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The Boston Red Sox and Cleveland Indians continued their four-game series Wednesday night at Progressive Field. The Red Sox had won both of the first two games of the series and were going for the series victory. On the hill for the Red Sox was Clay Buchholz, who coming into the game was tied for the AL lead with eight wins and second in the AL with an ERA of 2.39. He was opposed by former-Red Sox prospect Justin Masterson, who has struggled mightily since coming to the Cleveland Indians. Both pitchers were coming off of recent victories, with Buchholz’s complete-game shutout dwarfing Masterson’s 5.2 innings of one run ball.
The Indians took an early lead on a series of small ball plays. They scored in the first on a sacrifice fly, the third on a double-play grounder, and the fourth on a wild pitch from Buchholz. That was all they could do, but it was more than enough. The Red Sox could do nothing with Justin Masterson, who did an excellent job of pitching to contact. He induced sixteen ground-outs, two of which went for double-plays.
In the eighth inning everything went awry for the Red Sox. The Red Sox bullpen, in dire straights between injury and overuse, faced off against 14 total Indians batters. Neither Red Sox pitcher pitched effectively, giving up numerous walks and hits. The inning was punctuated by a Travis Hafner grand slam. By the time the inning was over, the Indians had put up eight additional runs and the game was out of reach. Masterson finished the game with a 1-2-3 inning, and the Red Sox lost, 11-0. Masterson took the win, Buchholz the loss.
There’s not much to say about the Red Sox offensively. They were hurried at the plate and swung early and often. Against a pitcher like Masterson, who can pitch with great movement on his pitches, this was deadly. The Red Sox hit into ground out after ground out and never got anything going at the plate. The only players to hit were Victor Martinez and J.D. Drew, and both hit for mere singles. The only other Red Sox hitters to even reach first base were Jeremy Hermida and Kevin Youkilis, who did so via the walk.
In nine innings, no Red Sox hitter got past first base. In games like this, you have no choice but to tip your cap to the opposing pitcher and admit that he got you. The Red Sox were utterly defeated by Justin Masterson on Wednesday.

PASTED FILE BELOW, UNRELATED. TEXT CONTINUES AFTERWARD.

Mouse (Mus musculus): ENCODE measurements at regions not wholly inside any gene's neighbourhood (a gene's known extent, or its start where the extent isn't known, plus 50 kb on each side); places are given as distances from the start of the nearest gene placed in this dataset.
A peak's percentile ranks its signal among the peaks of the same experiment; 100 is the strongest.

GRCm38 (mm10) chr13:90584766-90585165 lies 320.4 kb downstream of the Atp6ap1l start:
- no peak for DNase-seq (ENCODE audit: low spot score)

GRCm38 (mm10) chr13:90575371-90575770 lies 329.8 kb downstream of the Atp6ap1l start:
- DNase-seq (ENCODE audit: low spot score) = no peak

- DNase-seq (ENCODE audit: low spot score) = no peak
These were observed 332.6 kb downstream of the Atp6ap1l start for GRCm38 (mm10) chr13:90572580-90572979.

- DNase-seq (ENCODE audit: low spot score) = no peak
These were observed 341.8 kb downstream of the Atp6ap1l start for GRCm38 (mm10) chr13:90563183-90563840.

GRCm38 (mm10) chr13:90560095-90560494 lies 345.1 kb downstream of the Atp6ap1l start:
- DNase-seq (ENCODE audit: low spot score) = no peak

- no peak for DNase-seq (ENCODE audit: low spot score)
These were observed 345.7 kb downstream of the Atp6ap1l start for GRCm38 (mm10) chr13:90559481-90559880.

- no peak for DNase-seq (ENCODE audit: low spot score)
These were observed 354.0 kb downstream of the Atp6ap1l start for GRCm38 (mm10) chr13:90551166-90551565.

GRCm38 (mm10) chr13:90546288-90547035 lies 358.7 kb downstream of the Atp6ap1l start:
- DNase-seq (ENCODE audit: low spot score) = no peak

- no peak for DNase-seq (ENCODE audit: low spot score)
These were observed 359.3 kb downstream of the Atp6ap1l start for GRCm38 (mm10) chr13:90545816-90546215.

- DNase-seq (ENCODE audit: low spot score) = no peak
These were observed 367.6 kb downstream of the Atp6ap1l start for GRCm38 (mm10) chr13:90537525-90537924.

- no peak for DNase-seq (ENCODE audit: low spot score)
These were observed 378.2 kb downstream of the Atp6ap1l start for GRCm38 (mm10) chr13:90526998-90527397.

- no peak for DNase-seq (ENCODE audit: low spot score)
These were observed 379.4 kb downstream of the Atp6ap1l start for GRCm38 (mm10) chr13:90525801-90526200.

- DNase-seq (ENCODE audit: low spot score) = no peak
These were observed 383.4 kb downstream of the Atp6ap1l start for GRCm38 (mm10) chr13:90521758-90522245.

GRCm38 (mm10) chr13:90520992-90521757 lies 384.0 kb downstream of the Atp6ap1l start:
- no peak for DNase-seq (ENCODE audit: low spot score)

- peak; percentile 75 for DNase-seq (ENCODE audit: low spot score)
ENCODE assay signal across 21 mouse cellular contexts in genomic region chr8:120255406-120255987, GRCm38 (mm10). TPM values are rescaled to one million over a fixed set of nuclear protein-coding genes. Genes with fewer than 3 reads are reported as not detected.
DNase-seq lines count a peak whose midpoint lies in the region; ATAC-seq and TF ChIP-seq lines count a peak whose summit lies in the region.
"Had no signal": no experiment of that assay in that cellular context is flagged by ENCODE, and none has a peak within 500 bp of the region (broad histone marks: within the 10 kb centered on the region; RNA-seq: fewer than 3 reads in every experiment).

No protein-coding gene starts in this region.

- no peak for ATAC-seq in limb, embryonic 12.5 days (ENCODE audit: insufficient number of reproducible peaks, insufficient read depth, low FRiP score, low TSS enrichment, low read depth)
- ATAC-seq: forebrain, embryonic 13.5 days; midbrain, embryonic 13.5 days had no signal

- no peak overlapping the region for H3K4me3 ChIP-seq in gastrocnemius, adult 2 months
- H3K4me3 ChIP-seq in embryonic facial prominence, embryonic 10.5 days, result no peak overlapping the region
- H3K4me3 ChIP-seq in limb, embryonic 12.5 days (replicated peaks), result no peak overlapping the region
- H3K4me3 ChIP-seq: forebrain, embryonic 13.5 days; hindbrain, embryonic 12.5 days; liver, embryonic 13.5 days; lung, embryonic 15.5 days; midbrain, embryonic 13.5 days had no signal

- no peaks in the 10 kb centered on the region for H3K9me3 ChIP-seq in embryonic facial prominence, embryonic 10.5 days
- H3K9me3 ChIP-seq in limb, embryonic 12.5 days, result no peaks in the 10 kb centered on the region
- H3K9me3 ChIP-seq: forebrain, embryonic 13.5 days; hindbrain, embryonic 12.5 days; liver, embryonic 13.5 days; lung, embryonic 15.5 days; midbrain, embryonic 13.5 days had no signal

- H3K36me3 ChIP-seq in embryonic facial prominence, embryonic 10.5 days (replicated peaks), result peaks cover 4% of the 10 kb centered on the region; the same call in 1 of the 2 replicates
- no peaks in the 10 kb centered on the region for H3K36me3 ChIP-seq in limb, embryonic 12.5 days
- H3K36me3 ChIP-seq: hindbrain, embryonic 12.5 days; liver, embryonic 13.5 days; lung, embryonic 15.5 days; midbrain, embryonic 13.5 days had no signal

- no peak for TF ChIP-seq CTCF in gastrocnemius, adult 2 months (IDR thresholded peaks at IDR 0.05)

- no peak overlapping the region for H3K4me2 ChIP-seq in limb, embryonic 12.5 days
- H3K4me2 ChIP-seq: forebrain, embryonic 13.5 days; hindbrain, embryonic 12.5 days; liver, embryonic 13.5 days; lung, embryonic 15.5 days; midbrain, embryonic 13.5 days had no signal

The stats for this game would suggest that Clay Buchholz pitched a quality start. He went seven innings and allowed just three earned runs on three hits. His four walks, however, hurt him greatly, as he struggled with control all night long. His pitches were too often low and out of the zone, and the Indians hitters remained patient, drawing walks when the opportunities presented themselves. While Buchholz’s speed was not an issue, his control was, and his secondary pitches just weren’t there tonight. Despite all of this, Buchholz did an adequate job of keeping the Red Sox in the game, and on most nights three runs in seven innings probably equals a win.
The problems came from the bullpen pitchers, Boof Bonser and Joe Nelson. Bonser failed to record an out and could barely throw a strike. Nelson threw some strikes, but they were all hit by the Indians. The bullpen gave this game away, and they did nothing to inspire confidence.
Who are these pitchers? Boof Bonser? Joe Nelson? When did the Red Sox bullpen become the spot injured pitchers go to rehab and recover? The Red Sox are far too competitive a team to be wasting their time with pitchers who can’t record outs. This was a winnable game until the bullpen got involved, and then it was all over in the eighth inning. Now, the Red Sox were UNLIKELY to win this game, having had no success hitting Masterson or driving up his pitch count up to that point. But all the same, the Red Sox must have reliable pitchers in the ‘pen if they want to win games. This wasn’t a bad start for Buchholz, it just wasn’t good enough. Still, a team that can hit as well as the Red Sox might’ve been able to overcome the deficit had it remained at just three runs. But on came the bullpen and and the game got out of reach. We can only hope one or both of these pitchers gets designated for assignment. A pitcher who can’t pitch has no place on a team trying to claw its way back into the playoff race.